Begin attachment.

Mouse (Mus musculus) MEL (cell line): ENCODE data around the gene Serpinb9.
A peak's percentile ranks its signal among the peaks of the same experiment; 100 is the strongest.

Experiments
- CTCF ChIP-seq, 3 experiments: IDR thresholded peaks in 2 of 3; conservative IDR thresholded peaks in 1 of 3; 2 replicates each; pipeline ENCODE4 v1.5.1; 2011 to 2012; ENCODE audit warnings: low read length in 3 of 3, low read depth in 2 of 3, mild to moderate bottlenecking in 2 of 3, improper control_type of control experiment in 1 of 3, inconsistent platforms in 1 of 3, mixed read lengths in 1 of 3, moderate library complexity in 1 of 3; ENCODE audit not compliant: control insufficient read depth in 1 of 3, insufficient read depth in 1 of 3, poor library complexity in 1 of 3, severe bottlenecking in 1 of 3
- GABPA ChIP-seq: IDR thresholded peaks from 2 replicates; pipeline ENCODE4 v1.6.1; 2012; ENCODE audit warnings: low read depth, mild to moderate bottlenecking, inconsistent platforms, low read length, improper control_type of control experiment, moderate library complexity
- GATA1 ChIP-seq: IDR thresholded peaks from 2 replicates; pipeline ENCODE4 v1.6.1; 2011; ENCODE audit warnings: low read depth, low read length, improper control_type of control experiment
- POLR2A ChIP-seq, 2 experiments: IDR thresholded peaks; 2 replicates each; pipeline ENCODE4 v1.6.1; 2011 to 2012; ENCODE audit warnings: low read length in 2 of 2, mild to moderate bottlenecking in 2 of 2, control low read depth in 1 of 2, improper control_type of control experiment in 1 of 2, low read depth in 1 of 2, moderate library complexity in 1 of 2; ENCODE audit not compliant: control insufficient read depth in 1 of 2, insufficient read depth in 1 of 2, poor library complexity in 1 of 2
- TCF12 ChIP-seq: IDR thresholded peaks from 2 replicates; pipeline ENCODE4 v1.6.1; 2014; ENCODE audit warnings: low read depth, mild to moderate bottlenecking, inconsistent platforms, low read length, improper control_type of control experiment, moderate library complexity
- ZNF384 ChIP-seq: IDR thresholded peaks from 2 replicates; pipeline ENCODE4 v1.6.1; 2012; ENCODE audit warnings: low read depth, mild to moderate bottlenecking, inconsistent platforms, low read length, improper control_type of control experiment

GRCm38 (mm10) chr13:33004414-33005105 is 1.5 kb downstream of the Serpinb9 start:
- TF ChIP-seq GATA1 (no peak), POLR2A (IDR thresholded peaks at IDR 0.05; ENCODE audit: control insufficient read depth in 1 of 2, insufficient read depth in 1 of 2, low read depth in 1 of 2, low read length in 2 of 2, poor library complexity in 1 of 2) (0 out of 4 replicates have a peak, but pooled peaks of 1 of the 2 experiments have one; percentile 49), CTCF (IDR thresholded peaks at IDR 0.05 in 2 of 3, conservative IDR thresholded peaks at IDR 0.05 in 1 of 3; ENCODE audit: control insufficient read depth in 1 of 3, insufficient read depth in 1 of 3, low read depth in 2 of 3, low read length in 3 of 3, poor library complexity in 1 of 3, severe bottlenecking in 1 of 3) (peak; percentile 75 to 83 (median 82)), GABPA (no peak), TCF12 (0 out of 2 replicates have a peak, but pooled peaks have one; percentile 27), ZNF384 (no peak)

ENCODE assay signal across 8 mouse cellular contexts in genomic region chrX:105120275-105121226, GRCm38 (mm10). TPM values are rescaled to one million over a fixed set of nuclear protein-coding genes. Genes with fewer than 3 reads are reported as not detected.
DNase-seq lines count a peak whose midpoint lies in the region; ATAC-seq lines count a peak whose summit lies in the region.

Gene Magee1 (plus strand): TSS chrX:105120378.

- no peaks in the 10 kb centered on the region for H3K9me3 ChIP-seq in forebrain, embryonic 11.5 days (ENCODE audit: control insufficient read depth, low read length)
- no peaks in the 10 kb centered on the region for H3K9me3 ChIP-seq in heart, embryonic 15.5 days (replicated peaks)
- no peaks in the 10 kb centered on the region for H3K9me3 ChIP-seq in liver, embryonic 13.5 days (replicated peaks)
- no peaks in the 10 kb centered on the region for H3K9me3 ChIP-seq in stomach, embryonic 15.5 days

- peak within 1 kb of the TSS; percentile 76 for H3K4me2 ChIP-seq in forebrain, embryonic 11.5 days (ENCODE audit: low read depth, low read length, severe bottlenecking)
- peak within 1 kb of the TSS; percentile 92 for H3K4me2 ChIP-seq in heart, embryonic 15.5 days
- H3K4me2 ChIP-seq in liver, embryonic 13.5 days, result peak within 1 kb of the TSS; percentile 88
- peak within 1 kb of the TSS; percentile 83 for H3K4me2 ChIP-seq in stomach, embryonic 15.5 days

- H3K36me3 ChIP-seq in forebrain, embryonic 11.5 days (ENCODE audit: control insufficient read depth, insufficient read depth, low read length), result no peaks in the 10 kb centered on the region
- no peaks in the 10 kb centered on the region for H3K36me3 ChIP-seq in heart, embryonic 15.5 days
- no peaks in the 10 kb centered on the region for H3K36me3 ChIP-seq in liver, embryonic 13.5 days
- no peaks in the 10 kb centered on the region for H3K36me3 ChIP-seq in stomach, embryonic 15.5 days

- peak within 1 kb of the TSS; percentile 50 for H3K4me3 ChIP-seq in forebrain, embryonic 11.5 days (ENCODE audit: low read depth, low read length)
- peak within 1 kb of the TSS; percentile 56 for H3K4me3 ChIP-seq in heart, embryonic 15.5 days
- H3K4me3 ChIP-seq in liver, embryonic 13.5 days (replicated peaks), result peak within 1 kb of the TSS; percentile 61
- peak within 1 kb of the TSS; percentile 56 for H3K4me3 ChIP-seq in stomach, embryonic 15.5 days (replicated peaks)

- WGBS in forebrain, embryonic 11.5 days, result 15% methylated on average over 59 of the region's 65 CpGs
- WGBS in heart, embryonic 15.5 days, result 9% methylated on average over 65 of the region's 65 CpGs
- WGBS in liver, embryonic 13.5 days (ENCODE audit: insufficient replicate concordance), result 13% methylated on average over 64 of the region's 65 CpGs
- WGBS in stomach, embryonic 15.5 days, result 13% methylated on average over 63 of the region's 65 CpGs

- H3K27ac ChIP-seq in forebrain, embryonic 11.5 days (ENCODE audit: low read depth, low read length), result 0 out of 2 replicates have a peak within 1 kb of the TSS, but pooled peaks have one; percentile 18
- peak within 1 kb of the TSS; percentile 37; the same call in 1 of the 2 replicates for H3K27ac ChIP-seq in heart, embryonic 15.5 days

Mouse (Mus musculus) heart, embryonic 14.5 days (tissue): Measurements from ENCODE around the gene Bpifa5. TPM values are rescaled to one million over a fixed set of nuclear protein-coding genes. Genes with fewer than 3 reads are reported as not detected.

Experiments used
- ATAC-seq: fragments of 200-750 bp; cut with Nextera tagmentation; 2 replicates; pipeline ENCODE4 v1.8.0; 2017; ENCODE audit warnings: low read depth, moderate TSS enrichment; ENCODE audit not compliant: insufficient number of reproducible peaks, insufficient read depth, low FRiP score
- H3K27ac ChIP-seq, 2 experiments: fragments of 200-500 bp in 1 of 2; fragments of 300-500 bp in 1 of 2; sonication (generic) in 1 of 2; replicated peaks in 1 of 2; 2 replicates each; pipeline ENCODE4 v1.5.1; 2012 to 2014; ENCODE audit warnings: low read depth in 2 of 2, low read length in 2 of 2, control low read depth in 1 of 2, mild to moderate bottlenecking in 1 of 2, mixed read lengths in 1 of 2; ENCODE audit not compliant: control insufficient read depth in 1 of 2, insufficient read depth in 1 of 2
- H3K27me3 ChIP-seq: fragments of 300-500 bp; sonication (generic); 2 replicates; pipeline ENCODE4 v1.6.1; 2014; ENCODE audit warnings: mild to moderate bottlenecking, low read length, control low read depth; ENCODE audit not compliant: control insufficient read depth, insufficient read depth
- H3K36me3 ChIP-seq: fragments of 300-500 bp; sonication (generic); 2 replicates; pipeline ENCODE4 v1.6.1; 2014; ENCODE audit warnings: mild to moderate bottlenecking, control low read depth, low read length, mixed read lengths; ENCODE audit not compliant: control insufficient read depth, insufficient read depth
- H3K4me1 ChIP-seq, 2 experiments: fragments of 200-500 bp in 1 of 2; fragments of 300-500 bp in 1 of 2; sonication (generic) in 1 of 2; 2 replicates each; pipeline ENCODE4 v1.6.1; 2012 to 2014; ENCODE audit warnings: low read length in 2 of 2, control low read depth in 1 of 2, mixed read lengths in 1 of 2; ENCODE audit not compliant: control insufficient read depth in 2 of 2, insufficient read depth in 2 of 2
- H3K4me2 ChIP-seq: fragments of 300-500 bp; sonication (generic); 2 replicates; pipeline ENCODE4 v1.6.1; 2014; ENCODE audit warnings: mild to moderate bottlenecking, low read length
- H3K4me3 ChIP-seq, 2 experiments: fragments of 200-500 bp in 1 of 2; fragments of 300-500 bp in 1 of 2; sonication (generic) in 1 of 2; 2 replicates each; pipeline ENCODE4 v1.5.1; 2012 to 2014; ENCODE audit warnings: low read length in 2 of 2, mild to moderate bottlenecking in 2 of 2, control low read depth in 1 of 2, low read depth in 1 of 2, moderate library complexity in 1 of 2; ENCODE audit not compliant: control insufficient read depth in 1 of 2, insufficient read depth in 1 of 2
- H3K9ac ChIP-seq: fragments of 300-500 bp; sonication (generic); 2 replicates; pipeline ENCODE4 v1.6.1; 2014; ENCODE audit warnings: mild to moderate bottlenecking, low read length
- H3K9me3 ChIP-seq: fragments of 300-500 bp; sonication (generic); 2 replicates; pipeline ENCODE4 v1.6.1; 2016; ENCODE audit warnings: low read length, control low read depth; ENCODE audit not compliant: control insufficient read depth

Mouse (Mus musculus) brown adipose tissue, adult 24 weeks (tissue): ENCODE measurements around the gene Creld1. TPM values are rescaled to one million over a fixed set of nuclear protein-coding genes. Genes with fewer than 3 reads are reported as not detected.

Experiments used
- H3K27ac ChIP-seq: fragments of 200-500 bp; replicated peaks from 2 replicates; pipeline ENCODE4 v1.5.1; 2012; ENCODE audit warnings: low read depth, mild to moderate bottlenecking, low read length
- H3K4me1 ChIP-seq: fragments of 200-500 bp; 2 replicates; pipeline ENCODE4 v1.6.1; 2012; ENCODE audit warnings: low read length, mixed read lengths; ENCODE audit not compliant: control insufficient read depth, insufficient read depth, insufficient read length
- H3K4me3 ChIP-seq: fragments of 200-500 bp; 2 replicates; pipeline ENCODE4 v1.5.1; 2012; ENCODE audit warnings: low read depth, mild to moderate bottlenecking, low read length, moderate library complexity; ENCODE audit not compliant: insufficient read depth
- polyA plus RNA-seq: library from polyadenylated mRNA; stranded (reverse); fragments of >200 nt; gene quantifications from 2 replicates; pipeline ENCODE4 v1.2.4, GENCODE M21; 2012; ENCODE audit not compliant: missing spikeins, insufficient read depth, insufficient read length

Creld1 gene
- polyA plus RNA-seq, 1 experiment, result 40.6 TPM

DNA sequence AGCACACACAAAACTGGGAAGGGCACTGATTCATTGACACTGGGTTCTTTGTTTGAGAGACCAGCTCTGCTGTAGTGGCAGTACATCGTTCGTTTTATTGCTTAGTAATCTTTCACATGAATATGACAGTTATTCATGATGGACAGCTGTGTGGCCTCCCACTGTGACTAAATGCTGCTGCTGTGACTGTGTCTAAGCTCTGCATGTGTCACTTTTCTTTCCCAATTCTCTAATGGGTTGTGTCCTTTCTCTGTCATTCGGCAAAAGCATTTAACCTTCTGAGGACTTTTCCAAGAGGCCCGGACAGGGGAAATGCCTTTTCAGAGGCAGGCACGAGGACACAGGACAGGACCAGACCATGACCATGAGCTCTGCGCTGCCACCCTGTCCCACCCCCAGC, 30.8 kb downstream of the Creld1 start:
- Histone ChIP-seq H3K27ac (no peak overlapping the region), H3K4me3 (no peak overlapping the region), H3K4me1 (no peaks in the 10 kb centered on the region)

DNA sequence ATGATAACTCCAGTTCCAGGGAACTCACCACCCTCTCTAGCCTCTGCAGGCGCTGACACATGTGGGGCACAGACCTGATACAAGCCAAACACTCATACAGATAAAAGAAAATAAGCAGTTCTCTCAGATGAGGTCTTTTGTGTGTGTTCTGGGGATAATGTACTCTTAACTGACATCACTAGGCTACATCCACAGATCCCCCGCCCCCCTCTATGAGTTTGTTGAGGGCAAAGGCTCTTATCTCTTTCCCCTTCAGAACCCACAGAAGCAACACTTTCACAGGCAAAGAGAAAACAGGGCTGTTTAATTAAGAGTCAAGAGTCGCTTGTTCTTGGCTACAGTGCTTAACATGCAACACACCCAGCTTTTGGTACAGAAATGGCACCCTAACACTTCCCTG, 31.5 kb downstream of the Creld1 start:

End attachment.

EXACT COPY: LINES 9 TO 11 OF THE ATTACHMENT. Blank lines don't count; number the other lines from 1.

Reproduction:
- ZNF384 ChIP-seq: IDR thresholded peaks from 2 replicates; pipeline ENCODE4 v1.6.1; 2012; ENCODE audit warnings: low read depth, mild to moderate bottlenecking, inconsistent platforms, low read length, improper control_type of control experiment

GRCm38 (mm10) chr13:33004414-33005105 is 1.5 kb downstream of the Serpinb9 start:
- TF ChIP-seq GATA1 (no peak), POLR2A (IDR thresholded peaks at IDR 0.05; ENCODE audit: control insufficient read depth in 1 of 2, insufficient read depth in 1 of 2, low read depth in 1 of 2, low read length in 2 of 2, poor library complexity in 1 of 2) (0 out of 4 replicates have a peak, but pooled peaks of 1 of the 2 experiments have one; percentile 49), CTCF (IDR thresholded peaks at IDR 0.05 in 2 of 3, conservative IDR thresholded peaks at IDR 0.05 in 1 of 3; ENCODE audit: control insufficient read depth in 1 of 3, insufficient read depth in 1 of 3, low read depth in 2 of 3, low read length in 3 of 3, poor library complexity in 1 of 3, severe bottlenecking in 1 of 3) (peak; percentile 75 to 83 (median 82)), GABPA (no peak), TCF12 (0 out of 2 replicates have a peak, but pooled peaks have one; percentile 27), ZNF384 (no peak)